If you’re struggling with how to deal with a “stubborn” aging parent, you’re probably feeling pretty frustrated. These 18 tips and ideas may help.
Know that you’re not alone in your feelings.
First, know that you’re not alone. If you feel that your parent is being stubborn, you’re in good company. In a recent study, a whopping 77% of middle-aged adult children reported that their aging parents were acting in stubborn ways at least some of the time. Perhaps more surprising, a full two-thirds of their parents (66%) agreed.
Seek to understand your parent’s point of view.
Parents may have a variety of reasons for why their behavior appears to be stubborn. Some of these include:
- Trying to remain autonomous and feeling they are losing their independence.
- Fearing they may be placed in a nursing home.
- Having untreated depression—often after the death of a spouse.
- Feeling like their body is betraying them with balance, strength, incontinence and other health issues.
- Fearing their own mortality.
- Feeling left out or isolated.
- Lacking a feeling of purpose.
- Feeling frustrated and scared.
- Having regrets.
- Feeling an invasion of privacy in their lives.
- Having dementia and not being fully in control of their mental faculties.
Recognizing what it must be like to live in their world can go a long way toward stirring feelings of compassion in you and enhancing your relationship with your parent.
Try to look at “stubbornness” differently.
The word stubborn has negative connotations of being inflexible, disagreeable, resistant, and immovable. Instead, try to see your parents as persistent, tenacious, or determined.
At least one study found that people who lived to be 90 to 100 tended to be stubborn, resilient, adaptable, and positive. Your tenacious parent may live a longer, happier life.
Additionally, it’s important to balance your parent’s safety with their psychological well-being. In other words, don’t disregard the importance of their independence and emotional well-being when addressing safety concerns.
Understand that you may be able to find a common goal.
If you and your parent are butting heads, it may be that you have mismatched goals. Often parents want to accomplish a task they were previously able to do without risk. By contrast, adult children are often concerned about safety issues.
For example, your 85-year-old mom may climb on a ladder to water the hanging flowers outside. You worry about her safety and the risk of falling. Perhaps you can agree to put a spray attachment on the end of the hose so she can water the plants safely. Both of you can meet your goals.
Similarly, your dad may be climbing a step ladder or standing on a chair to change a lightbulb. You want him to wait until you can help. He doesn’t want to sit in the dark until your next visit. Is there alternative lighting that can be installed? Is there a nearby neighbor that would be happy to pop in and change a bulb? Can your dad demonstrate to you that he is safe and steady on the ladder?
Your sibling may think it’s time for your elderly mom to hang up her keys permanently. She wants to be able to grocery shop at a moment’s notice or attend church on Sunday. Can you ride with your mom to assess her driving for yourself? If you find that the driving doesn’t go well, perhaps a slightly younger friend could pick her up for church. If she can operate a smart phone, a shared ride account might work for her.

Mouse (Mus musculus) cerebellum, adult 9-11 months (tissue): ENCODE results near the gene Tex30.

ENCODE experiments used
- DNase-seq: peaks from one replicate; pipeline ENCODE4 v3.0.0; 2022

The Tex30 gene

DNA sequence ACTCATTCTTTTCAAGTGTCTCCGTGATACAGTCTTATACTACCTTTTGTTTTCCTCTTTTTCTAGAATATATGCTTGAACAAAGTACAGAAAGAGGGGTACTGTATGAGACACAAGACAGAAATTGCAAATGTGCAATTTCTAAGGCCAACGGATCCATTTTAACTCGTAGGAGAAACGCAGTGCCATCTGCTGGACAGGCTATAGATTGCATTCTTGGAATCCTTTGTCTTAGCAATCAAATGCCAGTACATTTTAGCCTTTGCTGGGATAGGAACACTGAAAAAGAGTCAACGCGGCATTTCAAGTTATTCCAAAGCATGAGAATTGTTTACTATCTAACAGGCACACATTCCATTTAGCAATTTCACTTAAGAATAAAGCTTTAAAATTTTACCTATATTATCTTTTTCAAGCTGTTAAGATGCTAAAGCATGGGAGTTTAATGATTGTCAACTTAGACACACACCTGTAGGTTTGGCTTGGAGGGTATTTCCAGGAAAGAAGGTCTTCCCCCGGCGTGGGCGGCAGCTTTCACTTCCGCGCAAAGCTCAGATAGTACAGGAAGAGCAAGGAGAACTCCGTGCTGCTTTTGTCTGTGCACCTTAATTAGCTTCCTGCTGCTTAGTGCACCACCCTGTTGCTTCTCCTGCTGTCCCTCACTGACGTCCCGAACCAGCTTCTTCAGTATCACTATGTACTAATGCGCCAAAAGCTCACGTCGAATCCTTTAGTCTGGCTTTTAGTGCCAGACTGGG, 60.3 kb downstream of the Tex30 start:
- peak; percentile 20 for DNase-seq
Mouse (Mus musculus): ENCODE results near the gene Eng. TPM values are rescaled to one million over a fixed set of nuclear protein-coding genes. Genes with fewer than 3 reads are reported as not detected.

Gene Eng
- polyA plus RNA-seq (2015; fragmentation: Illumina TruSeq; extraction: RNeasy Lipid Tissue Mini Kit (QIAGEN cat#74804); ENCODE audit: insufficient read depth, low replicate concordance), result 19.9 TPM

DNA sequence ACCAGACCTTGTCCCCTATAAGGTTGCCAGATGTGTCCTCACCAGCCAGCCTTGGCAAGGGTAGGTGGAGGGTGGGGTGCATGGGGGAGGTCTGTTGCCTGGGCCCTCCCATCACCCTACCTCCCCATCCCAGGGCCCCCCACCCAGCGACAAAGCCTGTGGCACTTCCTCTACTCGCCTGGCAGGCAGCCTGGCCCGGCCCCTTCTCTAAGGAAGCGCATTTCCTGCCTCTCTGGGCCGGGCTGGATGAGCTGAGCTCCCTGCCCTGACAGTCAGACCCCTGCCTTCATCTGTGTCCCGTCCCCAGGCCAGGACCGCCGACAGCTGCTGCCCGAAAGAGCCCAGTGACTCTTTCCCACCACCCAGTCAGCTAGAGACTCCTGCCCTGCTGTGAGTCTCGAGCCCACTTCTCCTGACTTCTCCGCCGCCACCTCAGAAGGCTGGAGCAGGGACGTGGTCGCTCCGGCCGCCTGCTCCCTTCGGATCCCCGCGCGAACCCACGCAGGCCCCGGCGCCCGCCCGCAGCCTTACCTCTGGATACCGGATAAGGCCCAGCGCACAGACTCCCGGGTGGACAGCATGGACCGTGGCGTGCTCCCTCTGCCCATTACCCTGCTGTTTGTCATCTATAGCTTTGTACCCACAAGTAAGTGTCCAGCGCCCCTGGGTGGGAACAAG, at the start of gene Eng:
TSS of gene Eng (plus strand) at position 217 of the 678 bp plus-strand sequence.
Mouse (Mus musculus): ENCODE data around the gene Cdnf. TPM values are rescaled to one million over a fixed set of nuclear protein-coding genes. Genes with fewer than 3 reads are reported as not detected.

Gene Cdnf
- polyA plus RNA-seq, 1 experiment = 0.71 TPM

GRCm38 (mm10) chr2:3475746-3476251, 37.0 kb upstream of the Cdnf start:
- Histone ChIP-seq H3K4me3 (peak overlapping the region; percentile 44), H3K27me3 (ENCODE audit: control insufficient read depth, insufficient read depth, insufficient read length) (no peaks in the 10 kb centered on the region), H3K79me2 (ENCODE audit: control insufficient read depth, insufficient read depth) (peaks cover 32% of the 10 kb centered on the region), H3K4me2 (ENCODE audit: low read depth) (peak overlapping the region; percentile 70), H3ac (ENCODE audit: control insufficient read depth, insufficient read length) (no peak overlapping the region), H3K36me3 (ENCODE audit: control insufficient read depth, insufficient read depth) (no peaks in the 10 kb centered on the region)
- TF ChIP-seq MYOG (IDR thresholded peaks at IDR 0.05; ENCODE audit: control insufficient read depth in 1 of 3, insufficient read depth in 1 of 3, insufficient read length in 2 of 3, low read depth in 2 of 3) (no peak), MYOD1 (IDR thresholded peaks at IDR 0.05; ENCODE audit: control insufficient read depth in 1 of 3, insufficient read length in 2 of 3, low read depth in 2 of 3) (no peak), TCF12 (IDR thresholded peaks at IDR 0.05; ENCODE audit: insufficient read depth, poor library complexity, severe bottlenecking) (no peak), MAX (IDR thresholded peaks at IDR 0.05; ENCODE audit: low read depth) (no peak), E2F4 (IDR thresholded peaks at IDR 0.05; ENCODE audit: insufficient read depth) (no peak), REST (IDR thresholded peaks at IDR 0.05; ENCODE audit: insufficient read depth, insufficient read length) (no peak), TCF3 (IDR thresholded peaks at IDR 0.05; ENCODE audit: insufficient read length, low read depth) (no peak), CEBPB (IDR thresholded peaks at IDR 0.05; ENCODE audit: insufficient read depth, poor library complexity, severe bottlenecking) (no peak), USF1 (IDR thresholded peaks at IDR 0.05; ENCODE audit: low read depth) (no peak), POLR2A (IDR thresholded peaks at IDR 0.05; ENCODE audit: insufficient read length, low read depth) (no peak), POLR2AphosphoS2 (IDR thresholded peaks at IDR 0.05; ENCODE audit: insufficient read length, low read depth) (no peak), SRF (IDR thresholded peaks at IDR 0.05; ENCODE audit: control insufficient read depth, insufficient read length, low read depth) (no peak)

Don’t argue or nag.
Don’t allow the situation to escalate. Getting frustrated, angry, or arguing with your parent tends to be detrimental to both the relationship and the resolution of the conflict. Behaviors such as arguing and rewording or repeating your suggestion are rarely effective. What’s worse, they may negatively impact your relationship.
If you’re not able to make progress, consider a different approach. No one likes to be nagged.
Instead, ask questions. Then really listen to your parents’ answers and approach the issue with reason. A calm, rational discussion is usually most effective—although it’s not always easy.
Choose your battles.
Not every disagreement is worth a tussle. Consider the risks and benefits of the discussion. How important is it?
At the same time, “giving up” isn’t necessarily the solution. Research has shown that adult children who just “let go” or “wait,” may end up internalizing their feelings of anger and frustration, which can both negatively impact the relationship and lead to depression in the adult child.
At times, you may be able to accept the situation. It is what it is. Other times, you may need to try another approach.
Call in reinforcements.
It’s ok to ask for help. If your sibling has a better relationship with your parent, perhaps he/she would have better luck discussing a difficult issue with your parent.
Similarly, a healthcare professional, such as a Homethrive Care Guide, can help advise you or guide discussions with you and your parent. Some parents are more likely to listen to an authority figure than they will to family members.
Research shows that conflict increases when a parent and adult children have a history of unresolved issues or when an aging parent has a disability. In these cases, a third-party may be able to help the situation.
Don’t try to parent your parent.
It’s important to treat your parents like the adults they are. You can’t control another adult, nor should you try. Instead, ask your parents about their preferences. Treat them with respect, and never belittle them.
Suggest a trial period.
Your parents may agree to an experiment rather than a long-term change. Perhaps they’re amenable to trying something new rather than committing to it.
Vent to a friend, Care Guide, or therapist.
It’s normal to get frustrated and angry with the ones we love. What’s more, it’s ok to vent to a friend or healthcare professional. Friends who have been through similar experiences with their own parents may be able to provide a listening ear. Specialists in geriatric care, such as Care Guides, can serve not only as sounding boards, but also as valuable resources of information, advice, and assistance.